Wormwood herb (also known as artemesia and used in cancer therapy) is a bitter herb. It is antiseptic and antiparasitic, but do not use it internally.
Both are high in volatile oils, hence make excellent ingredients for an insect repellent, as well as being pleasant smelling.
Sage is antibacterial, antifungal, and has antioxidant properties. It has been used since the Middle Ages as an insect repellent.
5. And chopped fresh garlic.
Garlic is considered by many herbalists as the king of herbs.
It has properties that are antimicrobial, antibiotic and, antifungal—chemicals that kill parasites.
Always keep some garlic on hand and read about how to use it for your family. Bulbs of garlic are easy to grow and would be one of my choices of medicine in a hostile world without medical care.
My Vinegar Of the Four Thieves Recipe:
Ingredients For Concentrate:
- One 32 ounce bottle of organic Apple Cider Vinegar with “the Mother”
- 2 TBSP Thyme (dried)
- 2 TBSP Rosemary (dried)
- 2 TBSP Sage (dried)
- 2 TBSP Lavender (dried)
- 2 TBSP Peppermint (dried)
- 4-8 cloves of minced garlic (optional)
Directions to Make the Concentrated Tincture:
- Put all the dried herbs and garlic (if using) into a large glass jar (I used half gallon)
- Pour the Vinegar over the herbs and garlic and seal tightly. The vinegar is strong enough to corrode some metal lids, so consider putting plastic wrap or a plastic bag on top and then putting the lid on.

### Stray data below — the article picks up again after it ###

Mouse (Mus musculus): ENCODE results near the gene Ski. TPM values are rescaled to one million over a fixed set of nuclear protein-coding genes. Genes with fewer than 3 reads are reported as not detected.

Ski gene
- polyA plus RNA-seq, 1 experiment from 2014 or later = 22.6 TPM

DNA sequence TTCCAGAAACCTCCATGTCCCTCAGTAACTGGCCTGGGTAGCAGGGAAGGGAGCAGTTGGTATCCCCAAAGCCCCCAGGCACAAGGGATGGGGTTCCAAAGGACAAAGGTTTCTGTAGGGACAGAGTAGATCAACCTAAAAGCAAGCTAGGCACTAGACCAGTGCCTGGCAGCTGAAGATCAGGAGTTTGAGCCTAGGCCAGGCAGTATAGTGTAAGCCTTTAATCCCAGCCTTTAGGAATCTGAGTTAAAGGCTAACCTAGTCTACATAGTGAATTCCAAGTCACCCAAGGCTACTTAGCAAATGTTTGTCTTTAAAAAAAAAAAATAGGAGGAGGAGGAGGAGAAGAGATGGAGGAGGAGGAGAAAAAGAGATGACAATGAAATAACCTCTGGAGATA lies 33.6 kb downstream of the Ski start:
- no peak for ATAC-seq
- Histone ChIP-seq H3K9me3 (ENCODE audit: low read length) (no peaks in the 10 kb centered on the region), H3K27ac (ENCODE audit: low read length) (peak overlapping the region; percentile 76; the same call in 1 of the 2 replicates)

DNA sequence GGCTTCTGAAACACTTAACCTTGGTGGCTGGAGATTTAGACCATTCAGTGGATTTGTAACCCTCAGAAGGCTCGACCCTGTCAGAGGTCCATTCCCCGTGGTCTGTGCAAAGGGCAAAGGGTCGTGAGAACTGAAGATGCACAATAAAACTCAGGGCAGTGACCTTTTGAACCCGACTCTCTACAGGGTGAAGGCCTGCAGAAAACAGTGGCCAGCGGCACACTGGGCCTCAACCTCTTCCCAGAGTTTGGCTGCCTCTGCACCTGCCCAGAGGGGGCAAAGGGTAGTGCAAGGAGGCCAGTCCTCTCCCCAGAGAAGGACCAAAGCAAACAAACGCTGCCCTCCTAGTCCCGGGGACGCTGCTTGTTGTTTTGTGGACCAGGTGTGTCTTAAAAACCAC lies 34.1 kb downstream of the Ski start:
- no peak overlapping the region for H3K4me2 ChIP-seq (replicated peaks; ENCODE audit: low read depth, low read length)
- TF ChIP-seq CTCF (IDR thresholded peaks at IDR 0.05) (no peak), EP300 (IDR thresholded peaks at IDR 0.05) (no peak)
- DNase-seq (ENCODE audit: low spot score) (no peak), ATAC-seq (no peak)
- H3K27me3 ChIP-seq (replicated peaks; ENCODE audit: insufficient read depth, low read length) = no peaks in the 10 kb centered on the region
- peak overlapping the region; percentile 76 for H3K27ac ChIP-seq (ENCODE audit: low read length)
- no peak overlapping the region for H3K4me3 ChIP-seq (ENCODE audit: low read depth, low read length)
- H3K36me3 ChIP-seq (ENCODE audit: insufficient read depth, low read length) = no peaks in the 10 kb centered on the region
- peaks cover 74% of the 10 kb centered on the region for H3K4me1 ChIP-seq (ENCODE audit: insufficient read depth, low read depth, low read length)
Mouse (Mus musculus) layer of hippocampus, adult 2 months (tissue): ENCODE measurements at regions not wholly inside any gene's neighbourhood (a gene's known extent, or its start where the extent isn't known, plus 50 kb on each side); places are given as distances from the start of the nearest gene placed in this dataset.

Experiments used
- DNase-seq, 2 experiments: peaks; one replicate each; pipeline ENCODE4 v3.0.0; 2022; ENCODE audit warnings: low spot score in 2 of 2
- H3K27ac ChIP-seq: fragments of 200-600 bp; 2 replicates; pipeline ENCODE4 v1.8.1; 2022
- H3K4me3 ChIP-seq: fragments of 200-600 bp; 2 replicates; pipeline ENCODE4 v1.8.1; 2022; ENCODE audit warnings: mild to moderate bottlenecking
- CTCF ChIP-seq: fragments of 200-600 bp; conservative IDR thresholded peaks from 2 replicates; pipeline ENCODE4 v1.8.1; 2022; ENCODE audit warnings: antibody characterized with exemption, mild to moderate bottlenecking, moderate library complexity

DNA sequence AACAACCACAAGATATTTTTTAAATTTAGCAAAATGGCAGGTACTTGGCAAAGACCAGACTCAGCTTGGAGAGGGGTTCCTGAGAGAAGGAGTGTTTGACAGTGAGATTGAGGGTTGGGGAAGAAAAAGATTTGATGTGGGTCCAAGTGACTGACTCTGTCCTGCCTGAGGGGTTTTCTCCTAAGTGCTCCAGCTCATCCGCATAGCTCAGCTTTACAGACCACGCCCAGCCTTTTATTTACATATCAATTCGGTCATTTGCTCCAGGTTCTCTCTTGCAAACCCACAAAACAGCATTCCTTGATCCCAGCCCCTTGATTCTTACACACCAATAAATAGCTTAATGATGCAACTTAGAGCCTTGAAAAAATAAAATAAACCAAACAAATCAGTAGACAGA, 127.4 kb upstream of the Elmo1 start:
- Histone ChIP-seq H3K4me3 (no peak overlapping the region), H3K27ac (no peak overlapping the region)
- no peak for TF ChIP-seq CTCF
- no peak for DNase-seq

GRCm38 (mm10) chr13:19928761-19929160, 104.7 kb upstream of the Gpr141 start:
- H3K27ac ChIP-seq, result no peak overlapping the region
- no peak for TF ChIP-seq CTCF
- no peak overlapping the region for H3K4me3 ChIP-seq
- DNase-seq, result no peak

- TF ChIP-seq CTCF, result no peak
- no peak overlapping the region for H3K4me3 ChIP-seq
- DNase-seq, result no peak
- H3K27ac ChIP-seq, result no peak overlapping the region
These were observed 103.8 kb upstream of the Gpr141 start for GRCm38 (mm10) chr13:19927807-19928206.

- Steep in a cool, dark, place for 6-8 weeks, shaking daily if possible.
- After 6-8 weeks, strain the herbs out using a small strainer and retain the herbal liquid mixture. Makes 1 quart.
Four Thieves dilution for a spray bottle:
Put 1/4- 1/2 cup of the vinegar concentrate in an 8-ounce spray bottle and fill the rest with water. Simply spray on skin, clothes, etc. when in heavily insect infested areas.
Keep it out of eyes.
Other Uses for Vinegar of the Four Thieves:
The Vinegar of the Four Thieves is a super-strong (though strong smelling!) insect repellent.
This repellent can be used many ways.
- Splashed on your socks or shoes will discourage ticks, chiggers, and mites.
- An herbal cloth kept in your pocket and rubbed on your skin every hour or so would be very beneficial during outdoor work, recreation, or while out on camping trips.
- Safe on pets, just keep it out of their eyes.
- Will not stain clothing in our experience. Do a test for your self to be sure…fabrics vary.
Stored in a cool dark place, it keeps for several years. I am making it again this year, and wanted to share about it with you and your family.
I first used the preparation of this as a lesson in herbology with my kids.
While we smelled a bit like a salad, we didn’t have to use a product with potentially toxic chemical DEET, and it was/is effective for us.
The Vinegar of the Four Thieves to benefit anyone: men, women (including before, during or after pregnancy, and while nursing), children and animals.
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Thanks for reading!